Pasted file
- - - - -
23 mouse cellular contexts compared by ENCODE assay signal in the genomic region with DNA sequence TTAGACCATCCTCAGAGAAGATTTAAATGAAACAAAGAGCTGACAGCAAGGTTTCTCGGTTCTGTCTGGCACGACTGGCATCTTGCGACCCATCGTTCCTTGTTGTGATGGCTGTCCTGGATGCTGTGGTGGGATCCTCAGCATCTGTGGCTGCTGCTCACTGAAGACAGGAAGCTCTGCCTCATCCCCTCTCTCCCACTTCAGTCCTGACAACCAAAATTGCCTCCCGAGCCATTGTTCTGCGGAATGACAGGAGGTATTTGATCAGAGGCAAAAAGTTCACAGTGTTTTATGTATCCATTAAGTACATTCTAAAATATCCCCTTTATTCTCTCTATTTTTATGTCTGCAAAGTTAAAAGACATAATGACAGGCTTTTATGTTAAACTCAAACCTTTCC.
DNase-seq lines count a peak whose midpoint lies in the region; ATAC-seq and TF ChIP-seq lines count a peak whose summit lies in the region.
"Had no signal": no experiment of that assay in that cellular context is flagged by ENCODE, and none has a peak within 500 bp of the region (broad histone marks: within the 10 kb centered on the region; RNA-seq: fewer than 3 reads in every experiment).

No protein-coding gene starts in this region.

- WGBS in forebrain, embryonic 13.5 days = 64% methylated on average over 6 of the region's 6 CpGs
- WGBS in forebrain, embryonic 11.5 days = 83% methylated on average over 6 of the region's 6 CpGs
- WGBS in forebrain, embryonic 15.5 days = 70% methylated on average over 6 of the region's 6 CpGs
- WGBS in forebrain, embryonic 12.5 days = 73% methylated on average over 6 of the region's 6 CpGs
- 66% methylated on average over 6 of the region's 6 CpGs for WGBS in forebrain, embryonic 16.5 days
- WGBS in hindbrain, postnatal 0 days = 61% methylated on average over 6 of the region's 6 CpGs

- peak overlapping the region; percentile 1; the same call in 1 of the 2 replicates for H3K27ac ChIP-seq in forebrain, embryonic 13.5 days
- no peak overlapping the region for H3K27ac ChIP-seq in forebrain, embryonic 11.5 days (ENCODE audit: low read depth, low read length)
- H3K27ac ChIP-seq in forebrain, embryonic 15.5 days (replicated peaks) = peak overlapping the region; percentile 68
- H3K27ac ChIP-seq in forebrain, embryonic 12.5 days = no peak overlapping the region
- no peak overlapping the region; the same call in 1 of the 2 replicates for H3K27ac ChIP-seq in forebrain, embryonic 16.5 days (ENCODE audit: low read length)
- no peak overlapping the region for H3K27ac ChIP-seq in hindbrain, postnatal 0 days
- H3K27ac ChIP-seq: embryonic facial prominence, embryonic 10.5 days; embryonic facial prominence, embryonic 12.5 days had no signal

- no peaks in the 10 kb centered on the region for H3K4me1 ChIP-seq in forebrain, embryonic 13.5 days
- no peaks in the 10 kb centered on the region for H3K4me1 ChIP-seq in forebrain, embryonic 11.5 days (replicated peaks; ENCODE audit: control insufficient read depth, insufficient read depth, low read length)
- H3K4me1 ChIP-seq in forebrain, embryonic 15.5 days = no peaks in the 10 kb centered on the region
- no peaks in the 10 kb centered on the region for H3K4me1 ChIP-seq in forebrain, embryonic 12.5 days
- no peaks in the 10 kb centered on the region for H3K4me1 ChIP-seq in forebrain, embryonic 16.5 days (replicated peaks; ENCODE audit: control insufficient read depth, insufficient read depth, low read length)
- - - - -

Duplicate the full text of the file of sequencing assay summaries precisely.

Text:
23 mouse cellular contexts compared by ENCODE assay signal in the genomic region with DNA sequence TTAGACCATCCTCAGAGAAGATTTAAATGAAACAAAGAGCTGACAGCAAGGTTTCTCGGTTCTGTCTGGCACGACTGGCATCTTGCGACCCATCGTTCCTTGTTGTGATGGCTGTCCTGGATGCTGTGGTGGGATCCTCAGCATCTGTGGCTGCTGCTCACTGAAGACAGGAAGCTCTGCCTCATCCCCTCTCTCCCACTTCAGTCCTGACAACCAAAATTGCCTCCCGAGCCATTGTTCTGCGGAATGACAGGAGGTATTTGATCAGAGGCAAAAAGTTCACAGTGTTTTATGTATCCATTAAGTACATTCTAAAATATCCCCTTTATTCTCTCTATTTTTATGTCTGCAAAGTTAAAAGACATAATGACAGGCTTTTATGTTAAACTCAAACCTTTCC.
DNase-seq lines count a peak whose midpoint lies in the region; ATAC-seq and TF ChIP-seq lines count a peak whose summit lies in the region.
"Had no signal": no experiment of that assay in that cellular context is flagged by ENCODE, and none has a peak within 500 bp of the region (broad histone marks: within the 10 kb centered on the region; RNA-seq: fewer than 3 reads in every experiment).

No protein-coding gene starts in this region.

- WGBS in forebrain, embryonic 13.5 days = 64% methylated on average over 6 of the region's 6 CpGs
- WGBS in forebrain, embryonic 11.5 days = 83% methylated on average over 6 of the region's 6 CpGs
- WGBS in forebrain, embryonic 15.5 days = 70% methylated on average over 6 of the region's 6 CpGs
- WGBS in forebrain, embryonic 12.5 days = 73% methylated on average over 6 of the region's 6 CpGs
- 66% methylated on average over 6 of the region's 6 CpGs for WGBS in forebrain, embryonic 16.5 days
- WGBS in hindbrain, postnatal 0 days = 61% methylated on average over 6 of the region's 6 CpGs

- peak overlapping the region; percentile 1; the same call in 1 of the 2 replicates for H3K27ac ChIP-seq in forebrain, embryonic 13.5 days
- no peak overlapping the region for H3K27ac ChIP-seq in forebrain, embryonic 11.5 days (ENCODE audit: low read depth, low read length)
- H3K27ac ChIP-seq in forebrain, embryonic 15.5 days (replicated peaks) = peak overlapping the region; percentile 68
- H3K27ac ChIP-seq in forebrain, embryonic 12.5 days = no peak overlapping the region
- no peak overlapping the region; the same call in 1 of the 2 replicates for H3K27ac ChIP-seq in forebrain, embryonic 16.5 days (ENCODE audit: low read length)
- no peak overlapping the region for H3K27ac ChIP-seq in hindbrain, postnatal 0 days
- H3K27ac ChIP-seq: embryonic facial prominence, embryonic 10.5 days; embryonic facial prominence, embryonic 12.5 days had no signal

- no peaks in the 10 kb centered on the region for H3K4me1 ChIP-seq in forebrain, embryonic 13.5 days
- no peaks in the 10 kb centered on the region for H3K4me1 ChIP-seq in forebrain, embryonic 11.5 days (replicated peaks; ENCODE audit: control insufficient read depth, insufficient read depth, low read length)
- H3K4me1 ChIP-seq in forebrain, embryonic 15.5 days = no peaks in the 10 kb centered on the region
- no peaks in the 10 kb centered on the region for H3K4me1 ChIP-seq in forebrain, embryonic 12.5 days
- no peaks in the 10 kb centered on the region for H3K4me1 ChIP-seq in forebrain, embryonic 16.5 days (replicated peaks; ENCODE audit: control insufficient read depth, insufficient read depth, low read length)